Last month, the director Sam Levinson and his stars, Abel Tesfaye (a.k.a. the Weeknd) and Lily-Rose Depp, walked into the Lumière Theater at the Cannes Film Festival for the premiere of the first two episodes of their show, “The Idol,” to a standing ovation. The lights hadn’t yet dimmed, but celebrity fuels Cannes, where ovations are cheap. By the time the screening was over, the amped-up crowd was on its feet again and critics were racing out to fire off some of the most scathing reviews to emerge from this year’s event, with pans studded with barbs like “regressive,” “chauvinistic,” “skin-crawling” and “grim disaster.”
“The Idol” centers on a chart-busting pop star, Jocelyn (Depp), who, in the wake of a nervous breakdown, is prepping for a comeback. Surrounded by handlers — the cast includes Hank Azaria, Troye Sivan, Jane Adams, Da’Vine Joy Randolph and the horror-film impresario Eli Roth — Jocelyn has made a lot of money for a lot of self-interested people. One night at a Los Angeles dance club, she meets Tedros (Tesfaye), a smooth-talking enigma with a rattail. Before long, she has invited him back to her mansion and they’re grinding in the shadows, and a mystery has taken root: What in the world is she doing with this guy?
Created by Levinson, Tesfaye and Reza Fahim, “The Idol,” which premieres on Sunday, was already a heat-seeking target by the time it played at Cannes. In April 2022, word hit that its original director, Amy Seimetz, had left the show amid a creative overhaul. For whatever reason, the brain trust at HBO decided to pump up the show’s notoriety in a teaser, released three months later, that trumpeted Levinson and Tesfaye as “the sick & twisted minds” behind “the sleaziest love story in all of Hollywood.” But unwanted attention arrived this past March in a damning Rolling Stone article that, among other rebukes, accused Levinson’s version of being “a rape fantasy.” That teaser has since disappeared from HBO’s YouTube channel.
Levinson, Tesfaye and other “Idol” collaborators have vigorously defended the show and its creators. “The process on the set was unbelievably creative,” Azaria said at a news conference a day after the Cannes premiere, as Adams nodded along. “I’ve been on many, many a dysfunctional set, believe me,” Azaria continued. “This was the exact opposite.”
For his part, Levinson, who is best known for “Euphoria,” yet another HBO show about a beautiful young woman in crisis, said at the news conference that the specifics in the article felt “completely foreign.” But he also seemed to welcome the controversy.
“When my wife read me the article,” he explained, “I looked at her and I just said, ‘I think that we’re about to have the biggest show of the summer.’”
On the day after the “Idol” news conference, I met with Levinson, Tesfaye and Depp — whose father, Johnny Depp, was also at the festival this year — for a sit-down at the Carlton Cannes, one of the grand hotels that faces the Mediterranean in this rarefied resort city. We talked about the show while tucked into a private patio corner, just out of earshot of nervously hovering publicists and other minders. During our chat, Levinson and his two colleagues alluded to the negative reviews, but if they were upset by them, they didn’t show or share it.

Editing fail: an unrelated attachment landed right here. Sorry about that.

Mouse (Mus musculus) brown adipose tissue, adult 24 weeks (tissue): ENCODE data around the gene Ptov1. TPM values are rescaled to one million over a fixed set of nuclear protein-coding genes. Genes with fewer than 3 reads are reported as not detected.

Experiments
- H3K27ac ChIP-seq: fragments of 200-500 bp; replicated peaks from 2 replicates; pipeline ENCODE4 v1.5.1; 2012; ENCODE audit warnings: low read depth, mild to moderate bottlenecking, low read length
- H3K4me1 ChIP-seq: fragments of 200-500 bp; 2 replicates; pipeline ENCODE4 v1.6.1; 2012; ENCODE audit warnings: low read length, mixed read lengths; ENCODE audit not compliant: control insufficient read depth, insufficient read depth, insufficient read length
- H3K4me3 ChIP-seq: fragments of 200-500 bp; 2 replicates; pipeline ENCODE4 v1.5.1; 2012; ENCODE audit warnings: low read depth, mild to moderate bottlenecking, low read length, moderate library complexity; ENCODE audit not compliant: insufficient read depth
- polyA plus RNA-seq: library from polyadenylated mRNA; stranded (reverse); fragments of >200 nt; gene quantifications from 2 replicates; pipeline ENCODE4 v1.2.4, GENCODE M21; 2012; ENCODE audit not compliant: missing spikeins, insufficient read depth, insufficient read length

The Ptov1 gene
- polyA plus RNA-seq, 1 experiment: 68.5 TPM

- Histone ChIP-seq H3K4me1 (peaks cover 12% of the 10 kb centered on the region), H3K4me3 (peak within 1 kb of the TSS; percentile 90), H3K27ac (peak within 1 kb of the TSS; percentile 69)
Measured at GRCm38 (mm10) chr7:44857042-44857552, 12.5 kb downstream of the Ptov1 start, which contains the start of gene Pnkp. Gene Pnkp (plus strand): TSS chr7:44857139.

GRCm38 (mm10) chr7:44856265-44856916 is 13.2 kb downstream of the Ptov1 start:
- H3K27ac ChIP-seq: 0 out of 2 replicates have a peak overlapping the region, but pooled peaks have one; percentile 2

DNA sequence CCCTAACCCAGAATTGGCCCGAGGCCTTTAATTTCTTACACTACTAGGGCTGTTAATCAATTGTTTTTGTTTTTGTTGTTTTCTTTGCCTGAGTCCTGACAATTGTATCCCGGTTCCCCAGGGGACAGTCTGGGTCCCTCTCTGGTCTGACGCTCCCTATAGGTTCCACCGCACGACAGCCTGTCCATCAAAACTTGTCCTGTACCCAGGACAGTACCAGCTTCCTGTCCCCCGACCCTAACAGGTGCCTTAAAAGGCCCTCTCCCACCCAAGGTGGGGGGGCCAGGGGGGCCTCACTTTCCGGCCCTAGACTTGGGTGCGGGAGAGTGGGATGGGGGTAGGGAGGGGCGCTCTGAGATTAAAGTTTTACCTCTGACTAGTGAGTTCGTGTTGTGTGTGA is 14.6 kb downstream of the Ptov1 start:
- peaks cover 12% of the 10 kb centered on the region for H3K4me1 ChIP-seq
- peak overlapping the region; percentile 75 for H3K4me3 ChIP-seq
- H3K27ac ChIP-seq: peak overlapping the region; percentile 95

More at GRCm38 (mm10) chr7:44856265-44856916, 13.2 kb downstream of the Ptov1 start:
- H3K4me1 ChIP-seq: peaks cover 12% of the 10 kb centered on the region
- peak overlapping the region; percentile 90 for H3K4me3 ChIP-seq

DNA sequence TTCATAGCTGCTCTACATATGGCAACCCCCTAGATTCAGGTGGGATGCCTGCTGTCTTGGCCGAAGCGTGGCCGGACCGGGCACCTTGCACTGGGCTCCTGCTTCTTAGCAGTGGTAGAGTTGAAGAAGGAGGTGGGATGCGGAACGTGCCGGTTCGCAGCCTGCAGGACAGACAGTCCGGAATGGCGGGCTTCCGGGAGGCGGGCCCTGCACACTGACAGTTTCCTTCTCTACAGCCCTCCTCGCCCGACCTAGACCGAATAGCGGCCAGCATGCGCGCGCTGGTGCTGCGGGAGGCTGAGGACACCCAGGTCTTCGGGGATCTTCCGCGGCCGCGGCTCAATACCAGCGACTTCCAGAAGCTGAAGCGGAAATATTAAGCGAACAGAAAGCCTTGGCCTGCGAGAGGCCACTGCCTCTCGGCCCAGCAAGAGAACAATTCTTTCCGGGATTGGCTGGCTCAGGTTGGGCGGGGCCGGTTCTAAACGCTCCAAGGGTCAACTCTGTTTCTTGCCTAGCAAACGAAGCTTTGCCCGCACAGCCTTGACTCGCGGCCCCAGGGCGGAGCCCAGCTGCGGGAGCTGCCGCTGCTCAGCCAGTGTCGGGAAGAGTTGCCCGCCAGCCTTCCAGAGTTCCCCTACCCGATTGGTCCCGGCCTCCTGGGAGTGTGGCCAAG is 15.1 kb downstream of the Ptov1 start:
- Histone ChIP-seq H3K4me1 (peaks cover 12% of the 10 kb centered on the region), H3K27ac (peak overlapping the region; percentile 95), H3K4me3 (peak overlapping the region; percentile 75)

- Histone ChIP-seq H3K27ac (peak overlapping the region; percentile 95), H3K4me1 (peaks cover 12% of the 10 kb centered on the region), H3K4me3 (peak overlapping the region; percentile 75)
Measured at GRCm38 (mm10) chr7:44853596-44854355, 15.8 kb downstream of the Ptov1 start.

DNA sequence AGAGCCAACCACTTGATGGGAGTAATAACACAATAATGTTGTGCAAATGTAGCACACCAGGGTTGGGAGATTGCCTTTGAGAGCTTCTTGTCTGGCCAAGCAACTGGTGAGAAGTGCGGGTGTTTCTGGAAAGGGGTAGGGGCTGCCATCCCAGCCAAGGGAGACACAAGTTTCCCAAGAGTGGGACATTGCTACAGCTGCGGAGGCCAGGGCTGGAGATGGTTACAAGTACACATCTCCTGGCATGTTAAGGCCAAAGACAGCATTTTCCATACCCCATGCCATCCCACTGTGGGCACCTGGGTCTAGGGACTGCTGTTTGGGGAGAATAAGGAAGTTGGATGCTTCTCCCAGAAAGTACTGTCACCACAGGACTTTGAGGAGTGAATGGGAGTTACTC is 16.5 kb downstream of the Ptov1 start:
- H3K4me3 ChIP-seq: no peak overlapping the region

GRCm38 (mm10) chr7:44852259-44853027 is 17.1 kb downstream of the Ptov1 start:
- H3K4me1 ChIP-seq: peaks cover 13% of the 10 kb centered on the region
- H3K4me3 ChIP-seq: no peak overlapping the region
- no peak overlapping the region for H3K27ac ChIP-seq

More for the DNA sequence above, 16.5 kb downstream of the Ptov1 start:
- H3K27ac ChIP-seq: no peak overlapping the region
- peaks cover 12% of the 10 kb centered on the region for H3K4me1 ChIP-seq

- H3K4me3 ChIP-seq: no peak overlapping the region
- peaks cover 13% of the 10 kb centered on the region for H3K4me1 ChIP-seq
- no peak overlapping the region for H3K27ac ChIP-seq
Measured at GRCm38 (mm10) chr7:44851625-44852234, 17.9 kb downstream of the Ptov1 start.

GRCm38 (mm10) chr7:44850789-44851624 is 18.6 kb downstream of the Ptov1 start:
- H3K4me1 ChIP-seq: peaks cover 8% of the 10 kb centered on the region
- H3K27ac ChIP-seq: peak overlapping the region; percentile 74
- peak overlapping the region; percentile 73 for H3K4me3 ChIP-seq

“I’m still spinning from it,” Levinson said of the premiere. “It was maybe the most surreal moment I’ve had — I don’t really leave my house much.” These are edited excerpts from the interview.
Can we talk about the genesis of “The Idol”?
SAM LEVINSON Abel and I have known each other for quite a few years, and we’ve always wanted to work together. We got on a Zoom because I’d heard he has this project. The genesis was he said, “Look, if I wanted to start a cult, I could. And I don’t know if that’s necessarily a good thing.”
ABEL TESFAYE I actually don’t remember saying that [laughs]. I think I was just trying to say anything to finally work with you. I’ve always wanted to work with Sam; we’ve been friends forever. It was more about celebrity culture and how much power they have.
How much power they have?
TESFAYE It’s probably hard to believe, but I can’t see myself in that way. I never have. Even when I move around with security, it feels so weird because I don’t ever want to be seen. I feel like I have to be seen — fans want to see who they listen to, who they love. But for me, celebrity culture was always fascinating, and how much power they have on their fans.
Lily, you grew up in a famous family, but it was fame by proxy.
LILY-ROSE DEPP I’ve experienced it by proxy since birth. That’s simultaneously a strange thing and also not strange at all, because I don’t know anything different. My childhood looks nothing like Jocelyn’s, a character who has been working from a young age, and who was a child performer and had a mother who was pushing her. My childhood was never going to be “normal,” but they gave us the best sense of normalcy that we could have.
Did you watch any of the Britney Spears documentaries?
TESFAYE It’s not about Britney at all, but how could we not pull inspiration from Britney, from Madonna, from every pop star that’s gone through any kind of serious pain? I’ve always called Lily one of the creators of the show, because I couldn’t write Jocelyn until we knew who was going to play her. Once Lily got the role, she and Sam worked together on creating the character. What I could provide was the music industry around her — management, labels, touring, everything that I know.
DEPP I was so nervous about the musical aspect. It’s not what I do and this character has been doing this her entire life. I remember the first time that I had to sing in front of Abel, I was, like, I’m going to blow my brains out. Little by little, we got to know each other more and got comfortable with each other.